Shampooing a Feather

This is the third article in March of the School for Housewives 1904 series published on Mar 20, 1904, and is a short article on how to clean feathers.

School for Housewives – Shampooing a Feather

Clean Water, Soap and Care All That Are Needed

Owing to the frequency with which it is turned over to the professional cleaner, a white or pale-tinted plume becomes something of a luxury. If the feminine continent only realized how easily these pretty ornaments can be cleaned at home, quite a little saving toward the end of the year would result. Nothing more difficult to obtain than soap and clean water is necessary to clean an ostrich tip in a thoroughly scientific fashion. If the work is carefully done, the plume will stand an infinite number of “shampooings” without showing the least signs of wear. Here is the simpler process: Make a lather with warm water and a good white soap. Fill a bowl with this and dip the plume into it. When it is thoroughly saturated draw the tip through the finger, as shown in the second illustration. Repeat a number of times if the feather is much soiled. Now rinse thoroughly in clean water, making sure that no vestige of soap remains. Put on a white apron or cover the knees with a clean towel and gently pat the plume with the hands until dry. Curl with a blunt knife. Or steam the plume over the hot water kettle and dry out in the heat of the stove, when it will of its own accord attain a certain degree of fluffiness.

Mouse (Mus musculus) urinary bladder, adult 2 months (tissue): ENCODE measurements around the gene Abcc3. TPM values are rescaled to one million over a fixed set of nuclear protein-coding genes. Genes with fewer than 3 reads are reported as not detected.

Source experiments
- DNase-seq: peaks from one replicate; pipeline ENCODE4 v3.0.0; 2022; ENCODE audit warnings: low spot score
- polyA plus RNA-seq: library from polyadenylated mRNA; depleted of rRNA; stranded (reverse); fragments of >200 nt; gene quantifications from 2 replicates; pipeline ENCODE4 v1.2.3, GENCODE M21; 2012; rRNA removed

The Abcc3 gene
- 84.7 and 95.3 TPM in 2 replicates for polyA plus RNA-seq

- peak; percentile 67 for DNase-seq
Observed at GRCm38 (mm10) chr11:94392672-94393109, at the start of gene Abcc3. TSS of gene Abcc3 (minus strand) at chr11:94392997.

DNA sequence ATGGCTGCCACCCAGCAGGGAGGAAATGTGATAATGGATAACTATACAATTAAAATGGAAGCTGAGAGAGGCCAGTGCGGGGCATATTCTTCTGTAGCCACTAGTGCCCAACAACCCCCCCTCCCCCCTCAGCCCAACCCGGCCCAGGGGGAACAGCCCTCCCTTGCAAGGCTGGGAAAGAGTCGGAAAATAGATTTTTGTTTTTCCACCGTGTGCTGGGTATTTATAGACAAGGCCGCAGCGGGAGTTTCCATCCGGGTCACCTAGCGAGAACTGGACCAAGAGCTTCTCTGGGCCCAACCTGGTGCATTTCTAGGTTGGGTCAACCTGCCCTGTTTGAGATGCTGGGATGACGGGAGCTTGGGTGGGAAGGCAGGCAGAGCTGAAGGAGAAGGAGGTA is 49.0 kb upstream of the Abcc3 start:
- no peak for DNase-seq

Marion Harland

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